How to Live: A Search for Wisdom From Old People (While They Are Still on This Earth)
Arthor: Henry Alford
Actor and writer Henry Alford had a simple yet captivating idea: People must learn something in seven or more decades on Earth, and the younger set could probably benefit from what their elders have learned.
The thought launched Alford on a quest to interview senior citizens and absorb their knowledge before they die.
His subjects include Doris Haddock, or Granny D, known for her cross-country walk in support of campaign finance reform, Yale University literature professor Harold Bloom, counterculture hero and LSD advocate Ram Dass and a dumpster-diving aerospace engineer named Eugene Loh.
The results are somewhat more lacklustre than Alford had probably hoped. Granny D's main message seems to be that it's important to keep busy, even when the body is tired. Loh emphasizes the importance of economy as he doles out blackened bananas.
With Bloom and Dass, Alford engages in rambling conversations about wisdom and enlightenment that seem to have no real end or conclusion.
Alford supplements these conversations with observations gleaned from reading about wisdom and aging, but that leaves his book feeling much like a doctoral dissertation. This is not light reading.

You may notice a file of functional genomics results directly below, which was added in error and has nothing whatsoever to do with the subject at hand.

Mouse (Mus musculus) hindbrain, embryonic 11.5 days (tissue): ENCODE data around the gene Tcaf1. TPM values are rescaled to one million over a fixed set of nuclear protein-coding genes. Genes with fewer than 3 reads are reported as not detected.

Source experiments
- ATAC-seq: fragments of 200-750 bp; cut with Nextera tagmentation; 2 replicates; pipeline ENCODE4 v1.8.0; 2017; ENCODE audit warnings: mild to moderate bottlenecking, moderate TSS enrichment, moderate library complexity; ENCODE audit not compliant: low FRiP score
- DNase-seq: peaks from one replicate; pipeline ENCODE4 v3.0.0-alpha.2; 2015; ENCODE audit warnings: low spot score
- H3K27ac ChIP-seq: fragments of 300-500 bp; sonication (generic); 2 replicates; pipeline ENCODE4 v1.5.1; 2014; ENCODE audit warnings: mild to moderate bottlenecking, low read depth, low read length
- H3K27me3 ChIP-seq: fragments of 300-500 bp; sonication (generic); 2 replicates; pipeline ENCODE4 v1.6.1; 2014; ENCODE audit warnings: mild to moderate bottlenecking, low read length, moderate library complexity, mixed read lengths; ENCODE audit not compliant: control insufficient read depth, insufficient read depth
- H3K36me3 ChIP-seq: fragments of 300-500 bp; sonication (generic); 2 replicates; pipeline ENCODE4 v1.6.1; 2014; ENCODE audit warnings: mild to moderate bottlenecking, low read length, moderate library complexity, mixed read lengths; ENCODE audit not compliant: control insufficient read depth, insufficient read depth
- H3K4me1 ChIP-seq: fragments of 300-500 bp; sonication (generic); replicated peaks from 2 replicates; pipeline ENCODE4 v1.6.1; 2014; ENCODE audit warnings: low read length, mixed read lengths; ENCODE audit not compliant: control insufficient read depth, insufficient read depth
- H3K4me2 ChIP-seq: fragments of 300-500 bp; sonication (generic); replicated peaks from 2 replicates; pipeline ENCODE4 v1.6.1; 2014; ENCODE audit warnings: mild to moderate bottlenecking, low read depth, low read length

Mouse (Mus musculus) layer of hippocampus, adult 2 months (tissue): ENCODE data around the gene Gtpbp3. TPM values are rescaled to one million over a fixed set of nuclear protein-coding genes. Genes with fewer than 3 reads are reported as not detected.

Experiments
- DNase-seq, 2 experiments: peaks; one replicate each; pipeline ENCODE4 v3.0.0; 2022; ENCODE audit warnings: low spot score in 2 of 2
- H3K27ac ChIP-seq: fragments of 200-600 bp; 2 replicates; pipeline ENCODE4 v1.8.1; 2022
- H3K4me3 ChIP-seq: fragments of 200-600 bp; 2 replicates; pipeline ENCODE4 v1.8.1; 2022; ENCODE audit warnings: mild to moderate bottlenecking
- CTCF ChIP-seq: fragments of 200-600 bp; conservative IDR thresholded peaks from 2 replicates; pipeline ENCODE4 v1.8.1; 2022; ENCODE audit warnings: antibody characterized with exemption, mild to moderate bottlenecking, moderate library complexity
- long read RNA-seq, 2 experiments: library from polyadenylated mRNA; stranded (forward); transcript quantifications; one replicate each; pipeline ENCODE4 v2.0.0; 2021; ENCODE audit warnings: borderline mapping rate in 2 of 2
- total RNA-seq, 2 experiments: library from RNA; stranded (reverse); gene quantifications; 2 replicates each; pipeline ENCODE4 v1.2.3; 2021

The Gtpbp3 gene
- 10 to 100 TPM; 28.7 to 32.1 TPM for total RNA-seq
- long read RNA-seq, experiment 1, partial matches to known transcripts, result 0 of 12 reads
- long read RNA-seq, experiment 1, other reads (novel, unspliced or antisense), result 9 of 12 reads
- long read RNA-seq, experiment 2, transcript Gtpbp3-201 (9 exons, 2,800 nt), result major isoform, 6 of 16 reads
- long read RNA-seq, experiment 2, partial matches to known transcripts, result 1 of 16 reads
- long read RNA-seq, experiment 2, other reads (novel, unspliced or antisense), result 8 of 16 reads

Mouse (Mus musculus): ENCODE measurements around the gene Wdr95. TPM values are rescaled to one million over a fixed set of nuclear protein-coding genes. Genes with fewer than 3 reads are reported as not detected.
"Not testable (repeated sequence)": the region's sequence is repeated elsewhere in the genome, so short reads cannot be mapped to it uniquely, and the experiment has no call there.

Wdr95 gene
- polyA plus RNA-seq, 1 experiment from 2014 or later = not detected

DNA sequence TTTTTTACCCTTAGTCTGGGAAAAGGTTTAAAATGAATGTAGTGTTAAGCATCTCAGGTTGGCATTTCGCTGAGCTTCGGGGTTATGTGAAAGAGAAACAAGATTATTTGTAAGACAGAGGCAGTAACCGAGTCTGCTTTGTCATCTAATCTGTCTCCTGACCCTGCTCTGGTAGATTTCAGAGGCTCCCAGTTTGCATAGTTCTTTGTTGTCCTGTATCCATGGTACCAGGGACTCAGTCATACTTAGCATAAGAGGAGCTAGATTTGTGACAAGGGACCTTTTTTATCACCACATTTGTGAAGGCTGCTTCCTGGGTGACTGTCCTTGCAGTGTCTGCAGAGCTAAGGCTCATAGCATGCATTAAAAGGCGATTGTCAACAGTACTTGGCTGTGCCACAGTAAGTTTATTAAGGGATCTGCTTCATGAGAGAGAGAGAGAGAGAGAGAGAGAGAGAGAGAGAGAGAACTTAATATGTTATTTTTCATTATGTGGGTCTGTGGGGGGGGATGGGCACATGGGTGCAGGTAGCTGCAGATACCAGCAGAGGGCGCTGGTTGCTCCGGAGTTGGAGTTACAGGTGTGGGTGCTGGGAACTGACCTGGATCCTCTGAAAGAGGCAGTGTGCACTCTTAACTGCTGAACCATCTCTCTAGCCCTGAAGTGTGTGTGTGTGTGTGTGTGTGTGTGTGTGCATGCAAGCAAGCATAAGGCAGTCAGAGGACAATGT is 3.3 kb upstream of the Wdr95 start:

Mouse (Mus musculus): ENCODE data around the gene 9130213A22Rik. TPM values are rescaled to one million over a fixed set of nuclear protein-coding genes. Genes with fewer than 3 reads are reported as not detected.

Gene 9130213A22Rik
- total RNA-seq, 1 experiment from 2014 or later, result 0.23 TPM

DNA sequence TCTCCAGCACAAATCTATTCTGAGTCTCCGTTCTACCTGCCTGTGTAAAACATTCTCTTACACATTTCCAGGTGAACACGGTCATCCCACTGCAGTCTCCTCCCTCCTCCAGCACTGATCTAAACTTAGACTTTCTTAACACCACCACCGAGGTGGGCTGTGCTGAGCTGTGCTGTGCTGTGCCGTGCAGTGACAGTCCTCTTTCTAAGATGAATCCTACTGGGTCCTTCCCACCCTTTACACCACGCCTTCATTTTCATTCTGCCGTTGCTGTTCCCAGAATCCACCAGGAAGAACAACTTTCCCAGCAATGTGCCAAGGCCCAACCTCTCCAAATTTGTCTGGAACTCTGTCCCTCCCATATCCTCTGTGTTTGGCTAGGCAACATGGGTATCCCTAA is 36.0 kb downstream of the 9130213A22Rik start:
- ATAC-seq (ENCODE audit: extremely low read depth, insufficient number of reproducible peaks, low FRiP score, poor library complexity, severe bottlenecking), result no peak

The most compelling part of Alford's narrative comes from his parents' divorce. Early in his endeavour, he interviews his mother and stepfather, a man suffering from depression and prescription drug addiction. Three days later, his stepfather overdoses. Then, instead of cleaning up, he asks a neighbour for sleeping pills. Alford's mother leaves him.
Alford recounts the ensuing separation, his mother's move into a senior living centre and his stepfather's struggle to come to terms with divorce after the age of 70. His mother's determination to live her final years alone and well, rather than coupled and compromised, says more about learning from past mistakes than anything offered by Alford's supposedly wise interviewees.
Otherwise, the most memorable tip might be Alford's observation that ordering a bag of assorted bagels containing one garlic bagel, leaves a person with a bag of garlic bagels. That's wisdom to be used.